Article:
“It’s not cut and paste. It’s design-build, based on the specifications that our customer needs,” Teal said. “That’s very educational. I learn from seeing how something works in front of me and trying to figure [it] out for myself, building it up and breaking it apart and building it up again. That seems to be really effective in our training approach.”

Reaching Out

American Aqua Systems follows a concentrated business model that has been in development for more than 30 years. Teal said the company aims to provide solutions that are as efficiently run and maintained as possible, with no hidden costs for the consumer. Customers know their costs upfront and are confident that service technicians will be available when needed.

“We try to be as transparent as possible with what we’re doing. I think our customer base has been with us for as long as they have because they love that and appreciate that,” Teal said. “I think that has given us a competitive edge. Even though we’re small, it’s given us a competitive edge in a very large market.”

Teal finds word-of-mouth and customer referrals to be the most effective marketing tools. A good website is also vital, he said. “It’s your first impression with a lot of people and it can really put you on a level playing field with a bigger competitor,” he said.

In addition to information about the company’s products and services, American Aqua Systems’ website has a Client Access area where customers can log in and view a detailed record of their service history.

“That was actually something that our Web designer suggested, and it was a great idea,” Teal said. “It gives customers peace of mind knowing that they can get any information they need at any time.” 

The Road Ahead

Eventually Teal will take over the business from his father. In the meantime, he has some advice for other dealers.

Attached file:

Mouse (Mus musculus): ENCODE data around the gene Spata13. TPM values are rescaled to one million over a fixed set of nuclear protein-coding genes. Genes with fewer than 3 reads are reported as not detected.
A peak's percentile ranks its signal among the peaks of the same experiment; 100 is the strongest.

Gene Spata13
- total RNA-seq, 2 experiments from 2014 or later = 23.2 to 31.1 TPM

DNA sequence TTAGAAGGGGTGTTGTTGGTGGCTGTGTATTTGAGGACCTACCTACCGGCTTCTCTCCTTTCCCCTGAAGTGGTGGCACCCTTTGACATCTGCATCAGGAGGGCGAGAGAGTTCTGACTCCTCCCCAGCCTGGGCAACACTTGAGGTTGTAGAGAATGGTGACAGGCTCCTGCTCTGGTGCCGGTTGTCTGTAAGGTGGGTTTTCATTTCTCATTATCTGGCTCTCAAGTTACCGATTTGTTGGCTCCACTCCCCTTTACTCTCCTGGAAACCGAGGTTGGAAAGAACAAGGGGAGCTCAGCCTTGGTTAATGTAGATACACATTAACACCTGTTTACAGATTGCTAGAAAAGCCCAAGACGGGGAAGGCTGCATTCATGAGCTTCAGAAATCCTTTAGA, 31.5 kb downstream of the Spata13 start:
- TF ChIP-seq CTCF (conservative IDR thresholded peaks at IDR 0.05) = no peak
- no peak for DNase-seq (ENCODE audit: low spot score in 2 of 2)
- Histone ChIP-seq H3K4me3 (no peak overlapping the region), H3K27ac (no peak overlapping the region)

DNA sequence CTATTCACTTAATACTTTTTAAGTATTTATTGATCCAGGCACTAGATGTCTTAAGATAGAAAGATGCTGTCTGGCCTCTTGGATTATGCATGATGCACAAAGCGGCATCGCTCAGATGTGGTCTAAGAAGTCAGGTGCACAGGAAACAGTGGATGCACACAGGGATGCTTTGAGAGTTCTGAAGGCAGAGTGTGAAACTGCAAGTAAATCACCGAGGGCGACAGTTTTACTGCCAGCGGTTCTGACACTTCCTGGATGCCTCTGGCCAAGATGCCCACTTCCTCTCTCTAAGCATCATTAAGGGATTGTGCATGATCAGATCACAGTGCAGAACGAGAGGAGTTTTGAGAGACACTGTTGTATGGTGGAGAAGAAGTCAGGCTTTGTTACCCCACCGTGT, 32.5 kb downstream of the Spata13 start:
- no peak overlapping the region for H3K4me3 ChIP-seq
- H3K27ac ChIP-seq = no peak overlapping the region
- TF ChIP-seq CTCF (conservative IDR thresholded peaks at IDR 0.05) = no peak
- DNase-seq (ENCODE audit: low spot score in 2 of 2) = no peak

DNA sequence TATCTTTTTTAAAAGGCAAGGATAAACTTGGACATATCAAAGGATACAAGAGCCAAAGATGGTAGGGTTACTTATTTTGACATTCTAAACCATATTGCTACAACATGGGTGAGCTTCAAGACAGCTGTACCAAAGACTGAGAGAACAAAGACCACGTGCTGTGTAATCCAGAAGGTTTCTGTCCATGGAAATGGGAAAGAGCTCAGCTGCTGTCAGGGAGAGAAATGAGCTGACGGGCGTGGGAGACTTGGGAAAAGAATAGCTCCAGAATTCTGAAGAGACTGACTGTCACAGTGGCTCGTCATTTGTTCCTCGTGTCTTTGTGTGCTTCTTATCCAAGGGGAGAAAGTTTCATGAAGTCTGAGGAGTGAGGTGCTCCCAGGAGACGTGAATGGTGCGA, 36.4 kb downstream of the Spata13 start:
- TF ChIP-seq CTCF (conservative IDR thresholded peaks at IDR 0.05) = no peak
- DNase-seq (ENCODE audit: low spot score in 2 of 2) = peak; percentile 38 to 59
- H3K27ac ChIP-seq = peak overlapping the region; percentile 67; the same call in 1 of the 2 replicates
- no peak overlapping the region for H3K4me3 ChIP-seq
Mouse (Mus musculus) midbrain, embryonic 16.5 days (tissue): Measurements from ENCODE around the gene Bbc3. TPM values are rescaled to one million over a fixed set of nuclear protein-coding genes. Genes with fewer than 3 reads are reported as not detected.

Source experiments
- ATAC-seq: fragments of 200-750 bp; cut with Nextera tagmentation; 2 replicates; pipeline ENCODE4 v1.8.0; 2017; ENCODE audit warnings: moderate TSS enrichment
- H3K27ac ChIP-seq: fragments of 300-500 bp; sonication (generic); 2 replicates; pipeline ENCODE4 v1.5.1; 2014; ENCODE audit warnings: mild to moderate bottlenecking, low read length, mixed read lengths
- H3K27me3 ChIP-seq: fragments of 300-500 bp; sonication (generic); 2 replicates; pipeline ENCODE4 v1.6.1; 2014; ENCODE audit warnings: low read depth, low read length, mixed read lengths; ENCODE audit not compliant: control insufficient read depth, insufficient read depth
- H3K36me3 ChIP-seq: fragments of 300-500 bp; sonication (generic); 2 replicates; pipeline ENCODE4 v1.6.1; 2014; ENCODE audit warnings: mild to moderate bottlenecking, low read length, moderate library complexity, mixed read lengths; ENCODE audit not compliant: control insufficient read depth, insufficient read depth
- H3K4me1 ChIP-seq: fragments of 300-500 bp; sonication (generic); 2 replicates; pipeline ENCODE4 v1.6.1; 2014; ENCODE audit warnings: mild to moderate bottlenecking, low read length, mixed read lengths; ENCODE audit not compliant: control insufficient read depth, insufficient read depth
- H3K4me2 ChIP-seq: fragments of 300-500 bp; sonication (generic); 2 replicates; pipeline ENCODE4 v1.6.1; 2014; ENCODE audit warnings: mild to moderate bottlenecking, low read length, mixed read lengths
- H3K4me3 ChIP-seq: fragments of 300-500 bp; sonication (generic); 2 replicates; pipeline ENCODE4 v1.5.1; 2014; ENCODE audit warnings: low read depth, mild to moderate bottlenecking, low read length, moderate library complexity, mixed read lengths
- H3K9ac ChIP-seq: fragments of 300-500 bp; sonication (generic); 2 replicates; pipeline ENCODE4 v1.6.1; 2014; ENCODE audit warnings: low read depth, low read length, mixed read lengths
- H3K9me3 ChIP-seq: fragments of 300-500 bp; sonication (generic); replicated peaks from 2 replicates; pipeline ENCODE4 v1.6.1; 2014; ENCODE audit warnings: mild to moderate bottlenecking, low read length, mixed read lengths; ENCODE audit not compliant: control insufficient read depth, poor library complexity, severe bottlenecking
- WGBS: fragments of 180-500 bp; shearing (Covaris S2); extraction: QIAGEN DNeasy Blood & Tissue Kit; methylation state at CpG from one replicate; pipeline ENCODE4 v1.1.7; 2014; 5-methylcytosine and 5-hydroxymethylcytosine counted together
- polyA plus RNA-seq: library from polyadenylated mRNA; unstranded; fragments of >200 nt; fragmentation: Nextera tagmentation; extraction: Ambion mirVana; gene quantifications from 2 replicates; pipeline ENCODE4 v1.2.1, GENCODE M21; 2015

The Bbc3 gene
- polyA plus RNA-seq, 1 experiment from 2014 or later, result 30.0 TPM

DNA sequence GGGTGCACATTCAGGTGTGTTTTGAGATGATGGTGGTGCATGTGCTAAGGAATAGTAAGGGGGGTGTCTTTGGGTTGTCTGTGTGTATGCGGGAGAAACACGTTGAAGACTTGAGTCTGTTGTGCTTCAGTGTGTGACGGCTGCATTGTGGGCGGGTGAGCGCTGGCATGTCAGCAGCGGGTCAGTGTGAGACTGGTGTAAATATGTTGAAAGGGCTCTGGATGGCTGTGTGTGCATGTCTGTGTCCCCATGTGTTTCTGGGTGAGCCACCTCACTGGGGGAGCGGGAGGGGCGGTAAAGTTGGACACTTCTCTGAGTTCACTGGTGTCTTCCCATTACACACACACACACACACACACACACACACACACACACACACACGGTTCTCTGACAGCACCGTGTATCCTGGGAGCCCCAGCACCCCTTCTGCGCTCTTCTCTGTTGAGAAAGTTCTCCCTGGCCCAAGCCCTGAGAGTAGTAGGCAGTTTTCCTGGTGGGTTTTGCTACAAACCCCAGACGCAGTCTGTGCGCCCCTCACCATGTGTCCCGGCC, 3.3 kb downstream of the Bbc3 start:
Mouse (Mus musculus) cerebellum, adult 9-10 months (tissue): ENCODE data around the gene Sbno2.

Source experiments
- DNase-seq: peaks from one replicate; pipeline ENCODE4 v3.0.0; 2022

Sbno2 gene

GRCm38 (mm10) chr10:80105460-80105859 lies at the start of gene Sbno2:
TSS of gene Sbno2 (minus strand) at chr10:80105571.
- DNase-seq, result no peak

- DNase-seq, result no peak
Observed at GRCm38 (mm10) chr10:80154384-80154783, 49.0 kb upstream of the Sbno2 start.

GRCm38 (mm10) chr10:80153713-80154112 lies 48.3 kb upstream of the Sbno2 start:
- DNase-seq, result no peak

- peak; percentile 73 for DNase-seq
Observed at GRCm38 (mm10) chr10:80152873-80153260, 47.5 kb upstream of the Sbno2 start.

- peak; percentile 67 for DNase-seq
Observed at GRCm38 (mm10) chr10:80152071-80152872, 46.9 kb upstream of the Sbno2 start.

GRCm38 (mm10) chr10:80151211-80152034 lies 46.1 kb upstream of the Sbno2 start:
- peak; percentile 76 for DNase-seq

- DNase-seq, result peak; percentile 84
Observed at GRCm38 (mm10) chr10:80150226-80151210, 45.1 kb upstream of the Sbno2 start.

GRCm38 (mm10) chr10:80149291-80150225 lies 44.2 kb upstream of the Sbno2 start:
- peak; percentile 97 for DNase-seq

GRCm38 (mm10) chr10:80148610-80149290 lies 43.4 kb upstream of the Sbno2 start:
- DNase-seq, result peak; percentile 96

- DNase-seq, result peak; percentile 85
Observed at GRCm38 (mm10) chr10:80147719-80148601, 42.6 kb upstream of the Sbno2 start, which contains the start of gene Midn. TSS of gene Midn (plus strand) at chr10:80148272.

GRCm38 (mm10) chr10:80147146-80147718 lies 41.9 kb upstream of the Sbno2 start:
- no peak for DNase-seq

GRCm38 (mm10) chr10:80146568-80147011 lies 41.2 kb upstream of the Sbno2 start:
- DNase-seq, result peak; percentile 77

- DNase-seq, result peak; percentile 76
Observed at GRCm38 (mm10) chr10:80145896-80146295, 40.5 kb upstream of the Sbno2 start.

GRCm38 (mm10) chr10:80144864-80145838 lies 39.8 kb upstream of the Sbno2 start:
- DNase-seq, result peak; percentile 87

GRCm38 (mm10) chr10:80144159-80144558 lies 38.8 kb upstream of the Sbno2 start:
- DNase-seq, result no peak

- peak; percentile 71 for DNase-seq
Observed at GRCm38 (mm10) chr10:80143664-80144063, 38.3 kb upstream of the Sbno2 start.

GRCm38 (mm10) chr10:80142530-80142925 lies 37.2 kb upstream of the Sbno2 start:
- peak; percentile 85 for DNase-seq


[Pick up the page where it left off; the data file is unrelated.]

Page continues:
“In this industry, you really need to find something to focus on instead of trying to do everything and learn all facets of the business,” he said. “Find something you can really excel at that may relate to the area you live in or the types of customers you’d like to go after.” Teal attributes American Aqua Systems’ success to finding its niche market and honing its skills there. 

As water quality and supply issues become more prevalent worldwide, Teal believes the industry will continue to grow in importance.

“Water is more of a precious element now than it was when my dad started the company in 1982,” Teal said. “This is the best time to get into this industry. I don’t see a downside anywhere in my career in the future.” 

The future of American Aqua Systems looks bright. The company is debt-free thanks to a client base made up mostly of nonprofits and other customers capable of surviving a recession. Teal’s current focus is building up the company’s workforce and maintaining its relationships with customers. 

“I’m pretty much engrossed in the industry and I’m excited to be the next generation to pass it down to when the time comes,” he said.

Post new comment

  • Web page addresses and e-mail addresses turn into links automatically.
  • Allowed HTML tags: <a> <em> <strong> <cite> <code> <ul> <ol> <li> <dl> <dt> <dd>
  • Lines and paragraphs break automatically.

More information about formatting options

CONTACT

About the author

Amy McIntosh is associate editor for WQP. McIntosh can be reached at amcintosh@sgcmail.com.